Third, Paul’s exposition provides us with practical guidance for mortifying sin. Sometimes it seems as if Paul gives exhortations (“Put to death…,” 3:5) without giving “practical” help to answer our “how to?” questions. Often today, Christians go to Paul to tell them what to do and then to the local Christian bookstore to discover how to do it! Why this bifurcation? Probably because we do not linger long enough over what Paul is saying. We do not sink our thinking deeply into the Scriptures. For, characteristically, whenever Paul issues an exhortation he surrounds it with hints as to how we are to put it into practice. This is certainly true here. Notice how this passage helps to answer our “how to?” questions.
1. Learn to admit sin for what it really is.Call a spade a spade — call it “sexual immorality,” not “I’m being tempted a little”; call it “impurity,” not “I’m struggling with my thought life”; call it “evil desire, which is idolatry,” not “I think I need to order my priorities a bit better.” This pattern runs right through this whole section. How powerfully this unmasks self-deceit — and helps us to unmask sin lurking in the hidden corners of our hearts!
2. See sin for what your sin really is in God’s presence.“On account of these the wrath of God is coming” (3:6). The masters of the spiritual life spoke of dragging our lusts (kicking and screaming, though they be) to the cross, to a wrath-bearing Christ. My sin leads to — not lasting pleasure — but holy divine displeasure. See the true nature of your sin in the light of its punishment. Too easily do we think that sin is less serious in Christians than it is in non-believers: “It’s forgiven, isn’t it?” Not if we continue in it (1 John 3:9)! Take a heaven’s-eye view of sin and feel the shame of that in which you once walked (Col. 3:7; see also Rom. 6:21).
3. Recognize the inconsistency of your sin.You put off the “old man,” and have put on the “new man” (3:9–10). You are no longer the “old man.” The identity you had “in Adam” is gone. The old man was “crucified with him [Christ] in order that the body of sin [probably “life in the body dominated by sin”] might be brought to nothing, so that we would no longer be enslaved to sin” (Rom. 6:6). New men live new lives. Anything less than this is a contradiction of who I am “in Christ.”
4. Put sin to death (Col. 3:5).It is as “simple” as that. Refuse it, starve it, and reject it. You cannot “mortify” sin without the pain of the kill. There is no other way!
But notice that Paul sets this in a very important, broader context. The negative task of putting sin to death will not be accomplished in isolation from the positive call of the Gospel to “put on” the Lord Jesus Christ (Rom. 13:14). Paul spells this out in Colossians 3:12–17. Sweeping the house clean simply leaves us open to a further invasion of sin. But when we understand the “glorious exchange” principle of the Gospel of grace, then we will begin to make some real advance in holiness. As sinful desires and habits are not only rejected, but exchanged for Christ-like graces (3:12) and actions (3:13); as we are clothed in Christ’s character and His graces are held together by love (v. 14), not only in our private life but also in the church fellowship (vv. 12–16), Christ’s name and glory are manifested and exalted in and among us (3:17). (Sinclair Ferguson, Ligonier Minsitries, TableTalk Magazine)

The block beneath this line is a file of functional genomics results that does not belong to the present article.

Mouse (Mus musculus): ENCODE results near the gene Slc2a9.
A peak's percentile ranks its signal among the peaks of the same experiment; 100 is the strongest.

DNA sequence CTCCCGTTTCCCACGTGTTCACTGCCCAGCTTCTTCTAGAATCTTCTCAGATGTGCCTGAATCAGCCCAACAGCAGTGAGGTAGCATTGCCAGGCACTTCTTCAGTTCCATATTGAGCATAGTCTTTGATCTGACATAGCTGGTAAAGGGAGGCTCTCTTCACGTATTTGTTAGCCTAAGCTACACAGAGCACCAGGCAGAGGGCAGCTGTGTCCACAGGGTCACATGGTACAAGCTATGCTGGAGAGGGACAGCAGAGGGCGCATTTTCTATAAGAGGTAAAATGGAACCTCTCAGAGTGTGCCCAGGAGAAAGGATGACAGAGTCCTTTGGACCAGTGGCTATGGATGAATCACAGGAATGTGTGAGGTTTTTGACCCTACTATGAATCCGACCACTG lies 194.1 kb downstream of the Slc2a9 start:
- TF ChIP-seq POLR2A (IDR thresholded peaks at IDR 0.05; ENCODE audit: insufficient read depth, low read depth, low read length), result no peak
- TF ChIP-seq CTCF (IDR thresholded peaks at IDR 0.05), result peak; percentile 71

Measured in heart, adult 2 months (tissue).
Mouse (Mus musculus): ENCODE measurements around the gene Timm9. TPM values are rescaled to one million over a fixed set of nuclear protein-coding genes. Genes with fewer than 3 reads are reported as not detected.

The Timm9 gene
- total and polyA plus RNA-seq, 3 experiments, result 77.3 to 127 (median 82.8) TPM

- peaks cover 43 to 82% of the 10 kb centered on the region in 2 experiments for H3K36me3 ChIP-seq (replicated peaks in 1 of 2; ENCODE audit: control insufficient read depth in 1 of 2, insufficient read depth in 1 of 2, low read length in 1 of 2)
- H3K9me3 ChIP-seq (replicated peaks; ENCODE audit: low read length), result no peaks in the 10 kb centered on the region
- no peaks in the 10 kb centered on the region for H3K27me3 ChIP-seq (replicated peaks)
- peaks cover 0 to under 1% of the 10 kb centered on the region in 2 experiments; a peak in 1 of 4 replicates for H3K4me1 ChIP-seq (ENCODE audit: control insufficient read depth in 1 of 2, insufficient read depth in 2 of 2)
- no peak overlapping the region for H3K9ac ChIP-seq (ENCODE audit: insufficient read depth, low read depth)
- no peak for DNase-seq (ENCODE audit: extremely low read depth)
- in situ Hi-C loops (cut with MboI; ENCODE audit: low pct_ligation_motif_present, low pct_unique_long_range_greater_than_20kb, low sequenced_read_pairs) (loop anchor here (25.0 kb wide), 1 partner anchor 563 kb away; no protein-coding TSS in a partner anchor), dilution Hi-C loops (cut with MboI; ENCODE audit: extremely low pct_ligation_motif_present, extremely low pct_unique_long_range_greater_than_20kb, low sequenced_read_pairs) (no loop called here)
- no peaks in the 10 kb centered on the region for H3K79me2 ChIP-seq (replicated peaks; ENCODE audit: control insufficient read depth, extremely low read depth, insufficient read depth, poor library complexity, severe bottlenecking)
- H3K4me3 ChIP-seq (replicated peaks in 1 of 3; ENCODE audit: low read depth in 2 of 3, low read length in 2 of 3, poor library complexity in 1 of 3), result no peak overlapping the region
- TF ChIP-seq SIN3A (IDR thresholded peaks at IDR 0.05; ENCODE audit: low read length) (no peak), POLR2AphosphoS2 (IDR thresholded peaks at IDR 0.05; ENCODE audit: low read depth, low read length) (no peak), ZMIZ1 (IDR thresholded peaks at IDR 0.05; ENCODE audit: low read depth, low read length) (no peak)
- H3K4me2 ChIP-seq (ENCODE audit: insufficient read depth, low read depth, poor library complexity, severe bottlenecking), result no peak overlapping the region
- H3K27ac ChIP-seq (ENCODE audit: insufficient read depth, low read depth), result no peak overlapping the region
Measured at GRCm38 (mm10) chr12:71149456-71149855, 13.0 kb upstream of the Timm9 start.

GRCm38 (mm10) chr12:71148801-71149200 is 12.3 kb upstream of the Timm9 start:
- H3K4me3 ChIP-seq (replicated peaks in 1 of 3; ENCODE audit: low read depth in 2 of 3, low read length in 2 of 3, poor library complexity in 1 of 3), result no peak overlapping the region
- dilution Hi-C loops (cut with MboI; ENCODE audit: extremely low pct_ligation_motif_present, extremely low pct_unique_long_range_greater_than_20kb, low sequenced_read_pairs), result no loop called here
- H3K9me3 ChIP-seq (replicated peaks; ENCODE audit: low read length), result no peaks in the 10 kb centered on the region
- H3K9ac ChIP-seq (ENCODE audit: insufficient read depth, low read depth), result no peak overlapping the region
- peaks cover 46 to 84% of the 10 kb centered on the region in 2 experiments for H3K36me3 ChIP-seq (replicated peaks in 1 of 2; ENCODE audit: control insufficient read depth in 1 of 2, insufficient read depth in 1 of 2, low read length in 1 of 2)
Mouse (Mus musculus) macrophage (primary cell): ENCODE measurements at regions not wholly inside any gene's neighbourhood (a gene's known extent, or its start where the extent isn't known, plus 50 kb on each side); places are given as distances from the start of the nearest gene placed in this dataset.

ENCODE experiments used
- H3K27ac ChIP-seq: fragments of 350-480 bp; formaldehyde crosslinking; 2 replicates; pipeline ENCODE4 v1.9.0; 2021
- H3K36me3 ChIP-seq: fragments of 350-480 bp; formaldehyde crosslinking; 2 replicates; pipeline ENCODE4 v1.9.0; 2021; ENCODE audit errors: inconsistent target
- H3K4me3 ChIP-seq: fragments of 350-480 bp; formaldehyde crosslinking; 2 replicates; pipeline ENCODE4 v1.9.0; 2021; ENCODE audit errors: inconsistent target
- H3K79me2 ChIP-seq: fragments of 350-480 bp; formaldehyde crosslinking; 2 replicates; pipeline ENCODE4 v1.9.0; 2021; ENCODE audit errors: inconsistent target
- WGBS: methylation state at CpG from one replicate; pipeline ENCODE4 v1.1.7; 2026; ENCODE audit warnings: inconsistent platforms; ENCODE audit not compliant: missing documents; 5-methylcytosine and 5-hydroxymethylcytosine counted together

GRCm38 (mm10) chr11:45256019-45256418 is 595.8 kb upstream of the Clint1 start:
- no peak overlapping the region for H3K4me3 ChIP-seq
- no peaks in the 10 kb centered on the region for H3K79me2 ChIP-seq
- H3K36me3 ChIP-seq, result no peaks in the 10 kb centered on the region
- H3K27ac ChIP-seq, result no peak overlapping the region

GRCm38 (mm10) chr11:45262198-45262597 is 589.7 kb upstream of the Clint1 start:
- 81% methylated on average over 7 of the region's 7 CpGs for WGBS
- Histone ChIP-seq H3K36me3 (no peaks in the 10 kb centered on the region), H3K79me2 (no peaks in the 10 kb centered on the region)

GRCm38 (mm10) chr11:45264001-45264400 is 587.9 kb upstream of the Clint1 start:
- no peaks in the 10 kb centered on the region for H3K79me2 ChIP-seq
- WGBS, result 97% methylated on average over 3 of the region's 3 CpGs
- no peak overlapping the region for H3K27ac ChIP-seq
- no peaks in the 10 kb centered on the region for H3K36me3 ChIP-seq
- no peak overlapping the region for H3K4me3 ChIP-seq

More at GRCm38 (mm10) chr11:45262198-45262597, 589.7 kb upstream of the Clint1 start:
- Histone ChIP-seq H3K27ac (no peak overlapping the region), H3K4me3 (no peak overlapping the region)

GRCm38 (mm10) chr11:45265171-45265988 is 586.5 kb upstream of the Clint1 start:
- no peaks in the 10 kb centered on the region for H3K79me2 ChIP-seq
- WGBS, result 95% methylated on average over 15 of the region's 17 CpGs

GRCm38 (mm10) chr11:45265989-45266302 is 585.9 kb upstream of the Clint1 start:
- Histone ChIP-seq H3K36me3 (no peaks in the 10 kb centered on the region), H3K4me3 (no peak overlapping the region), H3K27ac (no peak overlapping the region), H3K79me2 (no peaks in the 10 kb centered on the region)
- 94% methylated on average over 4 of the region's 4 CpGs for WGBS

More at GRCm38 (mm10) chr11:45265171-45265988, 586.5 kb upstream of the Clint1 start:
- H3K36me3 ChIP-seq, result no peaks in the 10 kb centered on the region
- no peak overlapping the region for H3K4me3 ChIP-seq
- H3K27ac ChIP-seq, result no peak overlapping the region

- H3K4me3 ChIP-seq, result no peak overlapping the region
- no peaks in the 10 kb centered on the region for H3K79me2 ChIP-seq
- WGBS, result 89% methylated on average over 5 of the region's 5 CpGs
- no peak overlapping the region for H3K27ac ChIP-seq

= EQUALS = Conformity [More and More Over Time] to the Likeness of Jesus Christ!
“For those whom he foreknew he also predestined to be conformed to the image of his Son, in order that he might be the firstborn among many brothers.” (Romans 8:29; 12:1-2; 1 Peter 1:13-25; Psalm 1:1-6)
“But put on the Lord Jesus Christ, and make no provision for the flesh in regard to its lusts.” (Romans 13:14; 1 Corinthians 11:1; Ephesians 5:1-2; Philippians 2:5; Romans 6:3-10; John 13:15; 2 Corinthians 4:10; Romans 8:10-11)
NOTE: Do the Math! And Is the Divisible Visible Only to YOU?
Marathoners in and for Christ, I have a challenge for ALL of us: Will we be as urgent, explicit, real, intentional, systematic, continuous, and COMMUNAL as is impossible to get after this… WITH the help of the Holy Spirit and some Saints in our life to:
- List and know The Fruit of the Spirit and begin the process of rating ourselves and our progress of Christlikeness in EACH one… IN A COMMUNITY OF FAITH?
- List and know The Sins of the Flesh and begin the process of rating ourselves and our progress of Christlikeness VIA MORTIFYING THEM in EACH one… IN A COMMUNITY OF FAITH?
- Be real about “the divisible of your discipleship”: Is The Fruit of the Spirit a real and measurable part of our Christian life? Is our God- and self-awareness of our sinful state and habits real? If the Fruit is unknown, distant, foreign, and pithy… AND our level of our Sin Nature is equally foggy… Guess what? Christlikeness isn’t going to be real, happening in our life. Period.
- And lastly, will we KNOW, in the deepest realms of our heart, that the above is a vitally important representation and process of our DISCIPLESHIP JOURNEY because of this: The WORLD, the FLESH, and the DEVIL… HATE IT… and will do any and everything to prevent us from getting into this process!
This is absolutely the most important realm of our life as a Disciple of Jesus Christ: It’s the full meal deal! And this is why is it absolutely impossible to do without a born again and mature FAITH and ALONE.
Lots of love and truth from a fellow sinner saved by grace and marathoner at The Training Table,